#1 New York Times bestselling author returns with another thrilling story from the Casebook of Barnaby Adair . . .
Miraculously spared from death, Malcolm Sinclair erases the notorious man he once was. Reinventing himself as Thomas Glendower, he strives to make amends for his past, yet he never imagines penance might come via a secretive lady he discovers living in his secluded manor.
Rose has a plausible explanation for why she and her children are residing in Thomas's house, but she quickly realizes he's far too intelligent to fool. Revealing the truth is impossibly dangerous, yet day by day he wins her trust, and then her heart.
But then her enemy closes in, and Rose turns to Thomas as the only man who can protect her and the children. And when she asks for his help, Thomas finally understands his true purpose, and with unwavering commitment, he seeks his redemption the only way he can—through living the reality of loving Rose.
Very typical Stephanie Laurens. This book has a good story with a twist in the end, not unpredictable but thats not why we read her books. Love how she incorporates past characters that we love and brings them back for cameos.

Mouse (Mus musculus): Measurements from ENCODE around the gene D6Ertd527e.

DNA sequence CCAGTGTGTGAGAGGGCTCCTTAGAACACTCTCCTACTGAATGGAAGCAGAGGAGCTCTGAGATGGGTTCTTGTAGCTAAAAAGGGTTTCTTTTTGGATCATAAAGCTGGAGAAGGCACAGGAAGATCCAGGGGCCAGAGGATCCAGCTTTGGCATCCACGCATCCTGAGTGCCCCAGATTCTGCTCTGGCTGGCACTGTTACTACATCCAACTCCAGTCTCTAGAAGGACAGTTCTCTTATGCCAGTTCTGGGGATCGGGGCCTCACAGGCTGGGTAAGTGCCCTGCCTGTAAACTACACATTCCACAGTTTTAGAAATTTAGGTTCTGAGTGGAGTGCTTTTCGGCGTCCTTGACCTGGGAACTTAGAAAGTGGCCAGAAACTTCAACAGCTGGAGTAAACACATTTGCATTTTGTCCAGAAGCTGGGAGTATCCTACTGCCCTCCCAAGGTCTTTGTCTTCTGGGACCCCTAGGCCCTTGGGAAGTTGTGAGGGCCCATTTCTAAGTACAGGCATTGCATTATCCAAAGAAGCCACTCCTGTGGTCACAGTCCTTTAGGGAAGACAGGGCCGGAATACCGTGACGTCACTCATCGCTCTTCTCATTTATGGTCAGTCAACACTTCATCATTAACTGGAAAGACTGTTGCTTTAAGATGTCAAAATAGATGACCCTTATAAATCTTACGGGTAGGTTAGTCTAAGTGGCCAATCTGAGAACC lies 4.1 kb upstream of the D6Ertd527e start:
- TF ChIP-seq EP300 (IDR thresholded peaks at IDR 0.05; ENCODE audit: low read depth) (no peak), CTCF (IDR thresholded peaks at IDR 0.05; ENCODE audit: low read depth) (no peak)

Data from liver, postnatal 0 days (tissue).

I was really looking forward to this book having read about the character in other novels. It's supposed to be a story of redemption but the MC starts off so good he's boring from the very beginning. Yes he has lots to atone for but it seems it was done in the previous books. In this one he just exists and stumbles upon a ready made family and love interest that was also exceptionally dull compared to other Lauren's characters. Additionally the women got to be the aggressor because of the set up, which isn't all that fun in a regency, but that's my personal taste.
All in all there wasn't much chemistry between the characters, even when they interacted and met with others from the related series. Skip this one if it's not on sale.
One of her best - redemption
This was one of my favourites in the world of Mrs Laurens. The character development is different from the usual ones, less formulaic, somehow deeper.